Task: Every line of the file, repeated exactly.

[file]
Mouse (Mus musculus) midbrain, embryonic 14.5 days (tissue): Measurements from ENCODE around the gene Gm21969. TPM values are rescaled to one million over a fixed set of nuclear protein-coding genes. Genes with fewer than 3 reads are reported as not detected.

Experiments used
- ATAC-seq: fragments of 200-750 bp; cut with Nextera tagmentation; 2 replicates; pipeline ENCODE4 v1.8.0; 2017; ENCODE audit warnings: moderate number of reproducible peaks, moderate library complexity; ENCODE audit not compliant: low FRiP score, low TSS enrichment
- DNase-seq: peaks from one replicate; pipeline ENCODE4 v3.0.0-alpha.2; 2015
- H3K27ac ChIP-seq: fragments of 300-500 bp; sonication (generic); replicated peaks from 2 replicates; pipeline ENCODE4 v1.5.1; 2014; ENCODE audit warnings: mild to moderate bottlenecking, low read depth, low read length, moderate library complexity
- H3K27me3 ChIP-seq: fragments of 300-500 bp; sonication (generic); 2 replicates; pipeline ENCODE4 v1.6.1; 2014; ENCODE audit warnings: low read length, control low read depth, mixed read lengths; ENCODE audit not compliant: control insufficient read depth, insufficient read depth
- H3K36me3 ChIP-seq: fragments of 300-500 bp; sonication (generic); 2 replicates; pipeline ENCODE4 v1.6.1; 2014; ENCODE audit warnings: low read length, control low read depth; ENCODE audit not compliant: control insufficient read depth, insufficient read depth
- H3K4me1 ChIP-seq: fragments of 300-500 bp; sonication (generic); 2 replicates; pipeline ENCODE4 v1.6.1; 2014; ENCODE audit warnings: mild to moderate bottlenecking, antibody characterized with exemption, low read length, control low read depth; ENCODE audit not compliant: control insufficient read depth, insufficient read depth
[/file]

Mouse (Mus musculus) midbrain, embryonic 14.5 days (tissue): Measurements from ENCODE around the gene Gm21969. TPM values are rescaled to one million over a fixed set of nuclear protein-coding genes. Genes with fewer than 3 reads are reported as not detected.

Experiments used
- ATAC-seq: fragments of 200-750 bp; cut with Nextera tagmentation; 2 replicates; pipeline ENCODE4 v1.8.0; 2017; ENCODE audit warnings: moderate number of reproducible peaks, moderate library complexity; ENCODE audit not compliant: low FRiP score, low TSS enrichment
- DNase-seq: peaks from one replicate; pipeline ENCODE4 v3.0.0-alpha.2; 2015
- H3K27ac ChIP-seq: fragments of 300-500 bp; sonication (generic); replicated peaks from 2 replicates; pipeline ENCODE4 v1.5.1; 2014; ENCODE audit warnings: mild to moderate bottlenecking, low read depth, low read length, moderate library complexity
- H3K27me3 ChIP-seq: fragments of 300-500 bp; sonication (generic); 2 replicates; pipeline ENCODE4 v1.6.1; 2014; ENCODE audit warnings: low read length, control low read depth, mixed read lengths; ENCODE audit not compliant: control insufficient read depth, insufficient read depth
- H3K36me3 ChIP-seq: fragments of 300-500 bp; sonication (generic); 2 replicates; pipeline ENCODE4 v1.6.1; 2014; ENCODE audit warnings: low read length, control low read depth; ENCODE audit not compliant: control insufficient read depth, insufficient read depth
- H3K4me1 ChIP-seq: fragments of 300-500 bp; sonication (generic); 2 replicates; pipeline ENCODE4 v1.6.1; 2014; ENCODE audit warnings: mild to moderate bottlenecking, antibody characterized with exemption, low read length, control low read depth; ENCODE audit not compliant: control insufficient read depth, insufficient read depth